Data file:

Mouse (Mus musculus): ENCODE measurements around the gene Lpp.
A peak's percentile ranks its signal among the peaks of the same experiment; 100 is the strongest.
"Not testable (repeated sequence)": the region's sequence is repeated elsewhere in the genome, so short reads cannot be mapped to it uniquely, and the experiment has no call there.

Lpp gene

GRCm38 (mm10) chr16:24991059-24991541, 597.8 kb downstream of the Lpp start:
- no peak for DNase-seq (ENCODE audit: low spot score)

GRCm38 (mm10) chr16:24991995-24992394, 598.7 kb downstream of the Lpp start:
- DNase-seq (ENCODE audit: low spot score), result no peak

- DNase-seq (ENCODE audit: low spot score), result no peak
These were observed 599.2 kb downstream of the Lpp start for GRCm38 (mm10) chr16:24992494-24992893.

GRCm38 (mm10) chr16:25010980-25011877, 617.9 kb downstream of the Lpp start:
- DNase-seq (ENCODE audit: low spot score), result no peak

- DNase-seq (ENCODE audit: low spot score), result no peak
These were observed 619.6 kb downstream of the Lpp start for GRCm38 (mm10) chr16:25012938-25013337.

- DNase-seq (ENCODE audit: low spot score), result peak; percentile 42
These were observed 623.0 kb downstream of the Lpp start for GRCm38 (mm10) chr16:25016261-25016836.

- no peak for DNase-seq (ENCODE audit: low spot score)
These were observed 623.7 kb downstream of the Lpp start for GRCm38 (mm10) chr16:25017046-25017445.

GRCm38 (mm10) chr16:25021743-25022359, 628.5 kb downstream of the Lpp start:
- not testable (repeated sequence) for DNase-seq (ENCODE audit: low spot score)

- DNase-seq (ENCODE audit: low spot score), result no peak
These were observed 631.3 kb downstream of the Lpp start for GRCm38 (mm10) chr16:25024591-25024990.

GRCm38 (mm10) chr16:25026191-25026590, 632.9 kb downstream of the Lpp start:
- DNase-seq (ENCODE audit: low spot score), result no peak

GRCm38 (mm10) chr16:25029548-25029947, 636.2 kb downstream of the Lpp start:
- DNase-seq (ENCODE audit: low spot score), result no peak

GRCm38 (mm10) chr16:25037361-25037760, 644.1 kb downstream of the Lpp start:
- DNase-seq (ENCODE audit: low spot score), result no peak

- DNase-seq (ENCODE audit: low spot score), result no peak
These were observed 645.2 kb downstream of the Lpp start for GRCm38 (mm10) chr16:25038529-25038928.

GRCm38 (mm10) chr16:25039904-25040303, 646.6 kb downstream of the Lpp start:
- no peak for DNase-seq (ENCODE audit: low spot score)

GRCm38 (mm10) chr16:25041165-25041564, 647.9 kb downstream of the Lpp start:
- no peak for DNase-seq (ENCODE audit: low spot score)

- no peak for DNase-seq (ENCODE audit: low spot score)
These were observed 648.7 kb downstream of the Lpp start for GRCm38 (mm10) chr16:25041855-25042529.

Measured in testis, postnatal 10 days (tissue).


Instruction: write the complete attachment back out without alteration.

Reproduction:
Mouse (Mus musculus): ENCODE measurements around the gene Lpp.
A peak's percentile ranks its signal among the peaks of the same experiment; 100 is the strongest.
"Not testable (repeated sequence)": the region's sequence is repeated elsewhere in the genome, so short reads cannot be mapped to it uniquely, and the experiment has no call there.

Lpp gene

GRCm38 (mm10) chr16:24991059-24991541, 597.8 kb downstream of the Lpp start:
- no peak for DNase-seq (ENCODE audit: low spot score)

GRCm38 (mm10) chr16:24991995-24992394, 598.7 kb downstream of the Lpp start:
- DNase-seq (ENCODE audit: low spot score), result no peak

- DNase-seq (ENCODE audit: low spot score), result no peak
These were observed 599.2 kb downstream of the Lpp start for GRCm38 (mm10) chr16:24992494-24992893.

GRCm38 (mm10) chr16:25010980-25011877, 617.9 kb downstream of the Lpp start:
- DNase-seq (ENCODE audit: low spot score), result no peak

- DNase-seq (ENCODE audit: low spot score), result no peak
These were observed 619.6 kb downstream of the Lpp start for GRCm38 (mm10) chr16:25012938-25013337.

- DNase-seq (ENCODE audit: low spot score), result peak; percentile 42
These were observed 623.0 kb downstream of the Lpp start for GRCm38 (mm10) chr16:25016261-25016836.

- no peak for DNase-seq (ENCODE audit: low spot score)
These were observed 623.7 kb downstream of the Lpp start for GRCm38 (mm10) chr16:25017046-25017445.

GRCm38 (mm10) chr16:25021743-25022359, 628.5 kb downstream of the Lpp start:
- not testable (repeated sequence) for DNase-seq (ENCODE audit: low spot score)

- DNase-seq (ENCODE audit: low spot score), result no peak
These were observed 631.3 kb downstream of the Lpp start for GRCm38 (mm10) chr16:25024591-25024990.

GRCm38 (mm10) chr16:25026191-25026590, 632.9 kb downstream of the Lpp start:
- DNase-seq (ENCODE audit: low spot score), result no peak

GRCm38 (mm10) chr16:25029548-25029947, 636.2 kb downstream of the Lpp start:
- DNase-seq (ENCODE audit: low spot score), result no peak

GRCm38 (mm10) chr16:25037361-25037760, 644.1 kb downstream of the Lpp start:
- DNase-seq (ENCODE audit: low spot score), result no peak

- DNase-seq (ENCODE audit: low spot score), result no peak
These were observed 645.2 kb downstream of the Lpp start for GRCm38 (mm10) chr16:25038529-25038928.

GRCm38 (mm10) chr16:25039904-25040303, 646.6 kb downstream of the Lpp start:
- no peak for DNase-seq (ENCODE audit: low spot score)

GRCm38 (mm10) chr16:25041165-25041564, 647.9 kb downstream of the Lpp start:
- no peak for DNase-seq (ENCODE audit: low spot score)

- no peak for DNase-seq (ENCODE audit: low spot score)
These were observed 648.7 kb downstream of the Lpp start for GRCm38 (mm10) chr16:25041855-25042529.

Measured in testis, postnatal 10 days (tissue).